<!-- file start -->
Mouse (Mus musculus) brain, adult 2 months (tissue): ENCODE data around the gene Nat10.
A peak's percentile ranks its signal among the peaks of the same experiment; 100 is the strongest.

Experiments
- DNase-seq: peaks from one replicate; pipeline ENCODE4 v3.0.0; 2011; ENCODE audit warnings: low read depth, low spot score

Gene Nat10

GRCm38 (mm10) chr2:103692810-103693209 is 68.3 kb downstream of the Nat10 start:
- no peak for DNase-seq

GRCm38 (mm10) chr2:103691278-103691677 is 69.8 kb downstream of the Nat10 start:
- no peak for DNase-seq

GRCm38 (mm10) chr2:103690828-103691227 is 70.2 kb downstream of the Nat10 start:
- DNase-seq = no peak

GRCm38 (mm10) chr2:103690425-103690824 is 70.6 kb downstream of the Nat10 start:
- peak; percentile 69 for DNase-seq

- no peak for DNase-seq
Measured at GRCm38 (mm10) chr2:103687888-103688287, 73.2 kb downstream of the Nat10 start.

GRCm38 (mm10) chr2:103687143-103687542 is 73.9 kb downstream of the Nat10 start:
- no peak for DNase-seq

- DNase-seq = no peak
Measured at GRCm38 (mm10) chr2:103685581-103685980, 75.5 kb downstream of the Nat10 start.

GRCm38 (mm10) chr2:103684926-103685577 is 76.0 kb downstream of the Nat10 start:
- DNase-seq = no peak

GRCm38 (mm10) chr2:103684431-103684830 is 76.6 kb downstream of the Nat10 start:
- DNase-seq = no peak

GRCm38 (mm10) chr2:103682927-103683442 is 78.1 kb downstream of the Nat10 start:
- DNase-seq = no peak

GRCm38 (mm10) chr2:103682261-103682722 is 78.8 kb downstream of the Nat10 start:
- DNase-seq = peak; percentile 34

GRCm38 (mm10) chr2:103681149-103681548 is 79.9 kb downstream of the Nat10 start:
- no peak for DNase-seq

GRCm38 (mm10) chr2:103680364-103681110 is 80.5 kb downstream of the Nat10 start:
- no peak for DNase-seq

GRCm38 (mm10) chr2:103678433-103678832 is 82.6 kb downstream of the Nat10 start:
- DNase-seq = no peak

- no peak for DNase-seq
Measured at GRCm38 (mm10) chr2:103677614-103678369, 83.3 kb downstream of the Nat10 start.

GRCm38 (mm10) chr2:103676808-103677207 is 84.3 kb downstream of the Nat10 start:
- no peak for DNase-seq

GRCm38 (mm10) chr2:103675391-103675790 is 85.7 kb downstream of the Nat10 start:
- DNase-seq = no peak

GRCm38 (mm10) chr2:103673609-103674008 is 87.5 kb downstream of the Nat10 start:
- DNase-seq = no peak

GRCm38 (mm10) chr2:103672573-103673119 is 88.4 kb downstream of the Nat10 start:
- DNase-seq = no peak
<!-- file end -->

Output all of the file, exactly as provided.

Mouse (Mus musculus) brain, adult 2 months (tissue): ENCODE data around the gene Nat10.
A peak's percentile ranks its signal among the peaks of the same experiment; 100 is the strongest.

Experiments
- DNase-seq: peaks from one replicate; pipeline ENCODE4 v3.0.0; 2011; ENCODE audit warnings: low read depth, low spot score

Gene Nat10

GRCm38 (mm10) chr2:103692810-103693209 is 68.3 kb downstream of the Nat10 start:
- no peak for DNase-seq

GRCm38 (mm10) chr2:103691278-103691677 is 69.8 kb downstream of the Nat10 start:
- no peak for DNase-seq

GRCm38 (mm10) chr2:103690828-103691227 is 70.2 kb downstream of the Nat10 start:
- DNase-seq = no peak

GRCm38 (mm10) chr2:103690425-103690824 is 70.6 kb downstream of the Nat10 start:
- peak; percentile 69 for DNase-seq

- no peak for DNase-seq
Measured at GRCm38 (mm10) chr2:103687888-103688287, 73.2 kb downstream of the Nat10 start.

GRCm38 (mm10) chr2:103687143-103687542 is 73.9 kb downstream of the Nat10 start:
- no peak for DNase-seq

- DNase-seq = no peak
Measured at GRCm38 (mm10) chr2:103685581-103685980, 75.5 kb downstream of the Nat10 start.

GRCm38 (mm10) chr2:103684926-103685577 is 76.0 kb downstream of the Nat10 start:
- DNase-seq = no peak

GRCm38 (mm10) chr2:103684431-103684830 is 76.6 kb downstream of the Nat10 start:
- DNase-seq = no peak

GRCm38 (mm10) chr2:103682927-103683442 is 78.1 kb downstream of the Nat10 start:
- DNase-seq = no peak

GRCm38 (mm10) chr2:103682261-103682722 is 78.8 kb downstream of the Nat10 start:
- DNase-seq = peak; percentile 34

GRCm38 (mm10) chr2:103681149-103681548 is 79.9 kb downstream of the Nat10 start:
- no peak for DNase-seq

GRCm38 (mm10) chr2:103680364-103681110 is 80.5 kb downstream of the Nat10 start:
- no peak for DNase-seq

GRCm38 (mm10) chr2:103678433-103678832 is 82.6 kb downstream of the Nat10 start:
- DNase-seq = no peak

- no peak for DNase-seq
Measured at GRCm38 (mm10) chr2:103677614-103678369, 83.3 kb downstream of the Nat10 start.

GRCm38 (mm10) chr2:103676808-103677207 is 84.3 kb downstream of the Nat10 start:
- no peak for DNase-seq

GRCm38 (mm10) chr2:103675391-103675790 is 85.7 kb downstream of the Nat10 start:
- DNase-seq = no peak

GRCm38 (mm10) chr2:103673609-103674008 is 87.5 kb downstream of the Nat10 start:
- DNase-seq = no peak

GRCm38 (mm10) chr2:103672573-103673119 is 88.4 kb downstream of the Nat10 start:
- DNase-seq = no peak